Advertising are the techniques and practices used to bring products, services, opinions, or causes to public notice for the purpose of persuading the public to respond in a certain way toward what is advertised.
Most advertising involves promoting a good that is for sale, but similar methods are used to encourage people to drive safely, to support various charities, or to vote for political candidates, among many other examples. In many countries advertising is the most important source of income for the media (e.g., newspapers, magazines, or television stations) through which it is conducted. In the noncommunist world advertising has become a large and important service industry.
In the ancient and medieval world such advertising as existed was conducted by word of mouth. The first step toward modern advertising came with the development of printing in the 15th and 16th centuries. In the 17th century weekly newspapers in London began to carry advertisements, and by the 18th century such advertising was flourishing.
The great expansion of business in the 19th century was accompanied by the growth of an advertising industry; it was that century, primarily in the United States, that saw the establishment of advertising agencies. The first agencies were, in essence, brokers for space in newspapers. But by the early 20th century agencies became involved in producing the advertising message itself, including copy and artwork, and by the 1920s agencies had come into being that could plan and execute complete advertising campaigns, from initial research to copy preparation to placement in various media.
Advertising developed in eight principal media. Perhaps the most basic was the newspaper, offering advertisers large circulations, a readership located close to the advertiser’s place of business, and the opportunity to alter their advertisements on a frequent and regular basis. Magazines, the other chief print medium, may be of general interest or they may be aimed at specific audiences (such as people interested in outdoor sports or computers or literature) and offer the manufacturers of products of particular interest to such people the chance to make contact with their most likely customers. Many national magazines publish regional editions, permitting a more selective targeting of advertisements. In Western industrial nations television and radio became the most pervasive media. The other advertising media include direct mail, which can make a highly detailed and personalized appeal; outdoor billboards and posters; transit advertising, which can reach the millions of users of mass-transit systems; and miscellaneous media, including dealer displays and promotional items such as matchbooks or calendars.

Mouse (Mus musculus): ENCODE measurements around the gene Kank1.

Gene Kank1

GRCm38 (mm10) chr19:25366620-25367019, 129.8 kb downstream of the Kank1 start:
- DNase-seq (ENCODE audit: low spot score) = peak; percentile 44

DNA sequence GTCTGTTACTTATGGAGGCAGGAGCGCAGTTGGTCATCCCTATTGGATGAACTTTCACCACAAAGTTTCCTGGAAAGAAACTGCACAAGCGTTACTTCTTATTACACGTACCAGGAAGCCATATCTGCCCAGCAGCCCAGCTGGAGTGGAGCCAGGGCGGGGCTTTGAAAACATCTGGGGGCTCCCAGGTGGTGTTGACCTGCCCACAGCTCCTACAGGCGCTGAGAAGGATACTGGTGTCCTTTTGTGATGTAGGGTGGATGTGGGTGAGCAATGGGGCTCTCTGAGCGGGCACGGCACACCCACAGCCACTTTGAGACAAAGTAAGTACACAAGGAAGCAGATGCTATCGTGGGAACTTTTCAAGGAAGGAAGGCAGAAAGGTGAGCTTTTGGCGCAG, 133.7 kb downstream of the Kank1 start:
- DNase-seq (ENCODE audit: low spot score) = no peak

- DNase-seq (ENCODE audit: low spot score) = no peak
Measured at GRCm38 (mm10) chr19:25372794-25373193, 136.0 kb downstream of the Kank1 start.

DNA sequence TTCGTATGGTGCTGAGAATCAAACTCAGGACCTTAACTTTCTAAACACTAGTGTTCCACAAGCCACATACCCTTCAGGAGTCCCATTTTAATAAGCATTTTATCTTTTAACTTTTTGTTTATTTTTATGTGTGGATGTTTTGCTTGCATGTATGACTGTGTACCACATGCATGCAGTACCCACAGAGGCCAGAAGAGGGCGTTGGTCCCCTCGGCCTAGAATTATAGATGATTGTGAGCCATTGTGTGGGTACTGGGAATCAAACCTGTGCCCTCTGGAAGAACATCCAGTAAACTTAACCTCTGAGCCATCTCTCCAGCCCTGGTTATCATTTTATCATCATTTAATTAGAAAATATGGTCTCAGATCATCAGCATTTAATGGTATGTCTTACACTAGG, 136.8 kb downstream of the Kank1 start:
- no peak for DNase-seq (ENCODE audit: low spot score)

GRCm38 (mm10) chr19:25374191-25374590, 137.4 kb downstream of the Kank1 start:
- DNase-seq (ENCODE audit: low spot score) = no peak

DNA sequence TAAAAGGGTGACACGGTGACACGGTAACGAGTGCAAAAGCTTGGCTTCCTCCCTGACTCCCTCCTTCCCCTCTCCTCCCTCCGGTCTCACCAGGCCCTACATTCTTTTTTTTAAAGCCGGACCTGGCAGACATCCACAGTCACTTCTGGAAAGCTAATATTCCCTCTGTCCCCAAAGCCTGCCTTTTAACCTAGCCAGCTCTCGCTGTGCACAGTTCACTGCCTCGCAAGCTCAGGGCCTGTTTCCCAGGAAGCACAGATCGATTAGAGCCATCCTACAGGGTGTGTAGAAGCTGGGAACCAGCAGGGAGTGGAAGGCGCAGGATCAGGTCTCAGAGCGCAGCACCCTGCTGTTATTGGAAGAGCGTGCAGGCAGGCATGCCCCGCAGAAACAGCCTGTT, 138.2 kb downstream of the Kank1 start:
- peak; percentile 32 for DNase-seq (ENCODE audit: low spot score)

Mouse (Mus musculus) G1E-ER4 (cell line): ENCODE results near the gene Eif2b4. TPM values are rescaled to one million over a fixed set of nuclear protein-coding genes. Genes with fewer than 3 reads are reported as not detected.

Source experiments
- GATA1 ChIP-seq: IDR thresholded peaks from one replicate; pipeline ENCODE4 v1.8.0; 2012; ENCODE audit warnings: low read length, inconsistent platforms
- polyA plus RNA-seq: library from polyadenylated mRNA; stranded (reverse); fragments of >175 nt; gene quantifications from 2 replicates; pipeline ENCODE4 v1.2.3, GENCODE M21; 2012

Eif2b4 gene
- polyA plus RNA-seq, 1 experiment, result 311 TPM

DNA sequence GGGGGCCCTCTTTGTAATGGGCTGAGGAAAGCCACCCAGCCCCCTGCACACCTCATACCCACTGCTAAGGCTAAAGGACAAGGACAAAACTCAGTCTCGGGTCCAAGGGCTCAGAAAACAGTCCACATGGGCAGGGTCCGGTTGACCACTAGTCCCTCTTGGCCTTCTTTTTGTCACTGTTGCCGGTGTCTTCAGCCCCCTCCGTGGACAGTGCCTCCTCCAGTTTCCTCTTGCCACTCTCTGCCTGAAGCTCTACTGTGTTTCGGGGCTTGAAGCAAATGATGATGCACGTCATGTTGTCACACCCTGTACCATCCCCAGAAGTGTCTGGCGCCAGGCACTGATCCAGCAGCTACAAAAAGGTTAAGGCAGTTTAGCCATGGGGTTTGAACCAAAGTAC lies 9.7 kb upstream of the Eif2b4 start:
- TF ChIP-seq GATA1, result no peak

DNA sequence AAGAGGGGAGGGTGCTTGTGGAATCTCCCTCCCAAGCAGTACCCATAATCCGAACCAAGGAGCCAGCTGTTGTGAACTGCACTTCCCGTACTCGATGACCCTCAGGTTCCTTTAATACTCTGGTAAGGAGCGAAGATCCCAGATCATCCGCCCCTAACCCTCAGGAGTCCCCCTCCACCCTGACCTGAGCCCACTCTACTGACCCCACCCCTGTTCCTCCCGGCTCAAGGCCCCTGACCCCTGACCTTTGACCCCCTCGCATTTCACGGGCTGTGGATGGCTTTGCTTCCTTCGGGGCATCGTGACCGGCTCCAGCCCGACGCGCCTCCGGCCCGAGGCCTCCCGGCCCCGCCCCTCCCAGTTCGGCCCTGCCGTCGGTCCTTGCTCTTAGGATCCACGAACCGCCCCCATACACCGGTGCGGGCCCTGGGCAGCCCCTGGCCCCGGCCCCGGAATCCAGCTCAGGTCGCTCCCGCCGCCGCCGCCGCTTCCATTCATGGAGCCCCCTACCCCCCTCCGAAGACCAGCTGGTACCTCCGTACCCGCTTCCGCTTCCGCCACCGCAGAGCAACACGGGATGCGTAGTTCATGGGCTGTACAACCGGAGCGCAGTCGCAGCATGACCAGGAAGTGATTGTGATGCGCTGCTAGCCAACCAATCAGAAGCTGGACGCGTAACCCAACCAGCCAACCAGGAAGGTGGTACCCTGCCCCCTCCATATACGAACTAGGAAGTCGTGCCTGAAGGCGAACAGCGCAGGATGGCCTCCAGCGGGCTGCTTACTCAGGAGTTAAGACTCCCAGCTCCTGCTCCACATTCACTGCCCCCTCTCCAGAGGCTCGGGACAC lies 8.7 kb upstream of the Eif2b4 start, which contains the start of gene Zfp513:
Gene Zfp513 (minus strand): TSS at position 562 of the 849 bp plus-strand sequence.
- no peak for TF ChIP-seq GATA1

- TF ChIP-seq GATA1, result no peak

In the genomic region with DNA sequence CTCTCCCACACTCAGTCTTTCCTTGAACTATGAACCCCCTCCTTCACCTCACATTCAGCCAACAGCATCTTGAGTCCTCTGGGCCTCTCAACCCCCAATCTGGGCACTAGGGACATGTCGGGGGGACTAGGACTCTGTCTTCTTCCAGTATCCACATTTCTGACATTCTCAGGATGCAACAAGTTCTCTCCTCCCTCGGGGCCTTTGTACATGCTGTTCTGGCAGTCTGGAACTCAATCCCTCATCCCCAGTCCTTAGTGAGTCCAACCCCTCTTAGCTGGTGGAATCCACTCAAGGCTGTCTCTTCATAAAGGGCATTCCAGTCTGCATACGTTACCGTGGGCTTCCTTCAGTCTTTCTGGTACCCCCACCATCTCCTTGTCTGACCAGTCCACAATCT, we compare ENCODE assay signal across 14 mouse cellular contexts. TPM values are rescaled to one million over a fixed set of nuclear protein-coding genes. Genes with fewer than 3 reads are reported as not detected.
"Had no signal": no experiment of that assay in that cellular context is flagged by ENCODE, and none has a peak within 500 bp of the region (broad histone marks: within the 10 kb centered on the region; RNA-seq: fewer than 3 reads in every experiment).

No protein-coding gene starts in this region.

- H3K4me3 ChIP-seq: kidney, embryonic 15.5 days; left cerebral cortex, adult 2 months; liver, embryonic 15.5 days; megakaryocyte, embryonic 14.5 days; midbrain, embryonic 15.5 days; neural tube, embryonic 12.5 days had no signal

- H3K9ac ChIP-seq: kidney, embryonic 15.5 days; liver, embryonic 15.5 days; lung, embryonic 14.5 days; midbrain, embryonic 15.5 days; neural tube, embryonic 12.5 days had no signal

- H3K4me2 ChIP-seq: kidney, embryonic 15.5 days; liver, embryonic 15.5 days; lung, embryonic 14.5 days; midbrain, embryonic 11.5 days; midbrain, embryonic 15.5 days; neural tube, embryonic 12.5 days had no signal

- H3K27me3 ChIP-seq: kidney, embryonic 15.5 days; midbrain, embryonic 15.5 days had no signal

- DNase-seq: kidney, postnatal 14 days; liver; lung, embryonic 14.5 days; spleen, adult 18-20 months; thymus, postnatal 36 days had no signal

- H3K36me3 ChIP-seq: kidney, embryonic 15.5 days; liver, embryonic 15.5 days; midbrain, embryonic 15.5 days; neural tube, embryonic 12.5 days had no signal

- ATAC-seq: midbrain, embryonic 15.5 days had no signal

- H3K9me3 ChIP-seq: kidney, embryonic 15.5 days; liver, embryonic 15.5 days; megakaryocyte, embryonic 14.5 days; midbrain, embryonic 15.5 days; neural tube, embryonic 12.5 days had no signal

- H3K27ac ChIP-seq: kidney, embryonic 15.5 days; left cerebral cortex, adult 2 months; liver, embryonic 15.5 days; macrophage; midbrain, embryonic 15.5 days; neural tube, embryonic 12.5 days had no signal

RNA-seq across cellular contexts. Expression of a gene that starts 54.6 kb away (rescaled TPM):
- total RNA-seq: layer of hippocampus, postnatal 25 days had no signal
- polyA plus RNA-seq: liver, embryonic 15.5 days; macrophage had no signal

In the 21st century, with an intensely competitive consumer market, advertisers increasingly used digital technology to call greater attention to products. In 2009, for example, the world’s first video advertisements to be embedded in a print publication appeared in Entertainment Weekly magazine. The thin battery-powered screen implanted in the page could store up to 40 minutes of video via chip technology and automatically began to play when the reader opened the page.
- Encyclopædia Britannica Online, "advertising", referenced November 19, 2011.
- Advertising at Wikipedia
- Advertising by George Bittlingmayer at The Concise Encyclopedia of Economics
- In Defense of Advertising: Arguments from Reason, Ethical Egoism, and Laissez-Faire Capitalism (book; pdf) by Jerry Kirkpatrick, January 2007
- The Five (Wrongheaded) Complaints Against Advertising by Jerry Kirkpatrick, May 2007
- A Philosophic Defense of Advertising (pdf) Jerry Kirkpatrick, June 1986
- "Puffery" in Advertising by Donald J. Boudreaux, September 1995
- The Supposed Sham of Advertising by Jeremiah Dyke, April 2010